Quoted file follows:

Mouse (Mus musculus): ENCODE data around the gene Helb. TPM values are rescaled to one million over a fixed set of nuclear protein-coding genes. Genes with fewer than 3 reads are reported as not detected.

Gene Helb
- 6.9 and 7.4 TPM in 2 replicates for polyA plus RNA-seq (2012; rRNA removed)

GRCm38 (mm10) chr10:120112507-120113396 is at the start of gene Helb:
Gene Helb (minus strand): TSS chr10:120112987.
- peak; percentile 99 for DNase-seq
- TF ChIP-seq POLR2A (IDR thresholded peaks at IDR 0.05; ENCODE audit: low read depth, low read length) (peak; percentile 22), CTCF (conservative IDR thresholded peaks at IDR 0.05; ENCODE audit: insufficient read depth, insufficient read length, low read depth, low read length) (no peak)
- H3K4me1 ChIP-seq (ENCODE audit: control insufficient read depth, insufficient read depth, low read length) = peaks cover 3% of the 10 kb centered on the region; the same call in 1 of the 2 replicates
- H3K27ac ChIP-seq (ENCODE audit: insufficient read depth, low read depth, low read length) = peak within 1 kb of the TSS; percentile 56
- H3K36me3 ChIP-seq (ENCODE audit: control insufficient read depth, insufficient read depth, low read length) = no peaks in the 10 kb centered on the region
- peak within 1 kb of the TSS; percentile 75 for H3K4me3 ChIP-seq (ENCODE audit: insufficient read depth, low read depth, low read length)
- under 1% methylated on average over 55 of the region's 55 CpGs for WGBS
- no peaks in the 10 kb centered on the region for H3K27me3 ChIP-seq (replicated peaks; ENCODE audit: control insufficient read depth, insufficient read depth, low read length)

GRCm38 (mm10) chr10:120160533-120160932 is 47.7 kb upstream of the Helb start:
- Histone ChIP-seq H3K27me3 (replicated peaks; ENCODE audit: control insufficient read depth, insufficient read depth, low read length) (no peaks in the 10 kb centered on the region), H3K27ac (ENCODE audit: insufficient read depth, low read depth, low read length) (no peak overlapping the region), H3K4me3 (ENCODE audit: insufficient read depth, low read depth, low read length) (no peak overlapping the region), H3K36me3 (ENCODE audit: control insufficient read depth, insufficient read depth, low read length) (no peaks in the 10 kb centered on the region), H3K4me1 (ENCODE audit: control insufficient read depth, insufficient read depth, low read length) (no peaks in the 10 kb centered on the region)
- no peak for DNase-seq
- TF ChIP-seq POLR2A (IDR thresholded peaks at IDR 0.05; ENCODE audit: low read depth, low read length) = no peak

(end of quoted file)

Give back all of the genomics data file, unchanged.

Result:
Mouse (Mus musculus): ENCODE data around the gene Helb. TPM values are rescaled to one million over a fixed set of nuclear protein-coding genes. Genes with fewer than 3 reads are reported as not detected.

Gene Helb
- 6.9 and 7.4 TPM in 2 replicates for polyA plus RNA-seq (2012; rRNA removed)

GRCm38 (mm10) chr10:120112507-120113396 is at the start of gene Helb:
Gene Helb (minus strand): TSS chr10:120112987.
- peak; percentile 99 for DNase-seq
- TF ChIP-seq POLR2A (IDR thresholded peaks at IDR 0.05; ENCODE audit: low read depth, low read length) (peak; percentile 22), CTCF (conservative IDR thresholded peaks at IDR 0.05; ENCODE audit: insufficient read depth, insufficient read length, low read depth, low read length) (no peak)
- H3K4me1 ChIP-seq (ENCODE audit: control insufficient read depth, insufficient read depth, low read length) = peaks cover 3% of the 10 kb centered on the region; the same call in 1 of the 2 replicates
- H3K27ac ChIP-seq (ENCODE audit: insufficient read depth, low read depth, low read length) = peak within 1 kb of the TSS; percentile 56
- H3K36me3 ChIP-seq (ENCODE audit: control insufficient read depth, insufficient read depth, low read length) = no peaks in the 10 kb centered on the region
- peak within 1 kb of the TSS; percentile 75 for H3K4me3 ChIP-seq (ENCODE audit: insufficient read depth, low read depth, low read length)
- under 1% methylated on average over 55 of the region's 55 CpGs for WGBS
- no peaks in the 10 kb centered on the region for H3K27me3 ChIP-seq (replicated peaks; ENCODE audit: control insufficient read depth, insufficient read depth, low read length)

GRCm38 (mm10) chr10:120160533-120160932 is 47.7 kb upstream of the Helb start:
- Histone ChIP-seq H3K27me3 (replicated peaks; ENCODE audit: control insufficient read depth, insufficient read depth, low read length) (no peaks in the 10 kb centered on the region), H3K27ac (ENCODE audit: insufficient read depth, low read depth, low read length) (no peak overlapping the region), H3K4me3 (ENCODE audit: insufficient read depth, low read depth, low read length) (no peak overlapping the region), H3K36me3 (ENCODE audit: control insufficient read depth, insufficient read depth, low read length) (no peaks in the 10 kb centered on the region), H3K4me1 (ENCODE audit: control insufficient read depth, insufficient read depth, low read length) (no peaks in the 10 kb centered on the region)
- no peak for DNase-seq
- TF ChIP-seq POLR2A (IDR thresholded peaks at IDR 0.05; ENCODE audit: low read depth, low read length) = no peak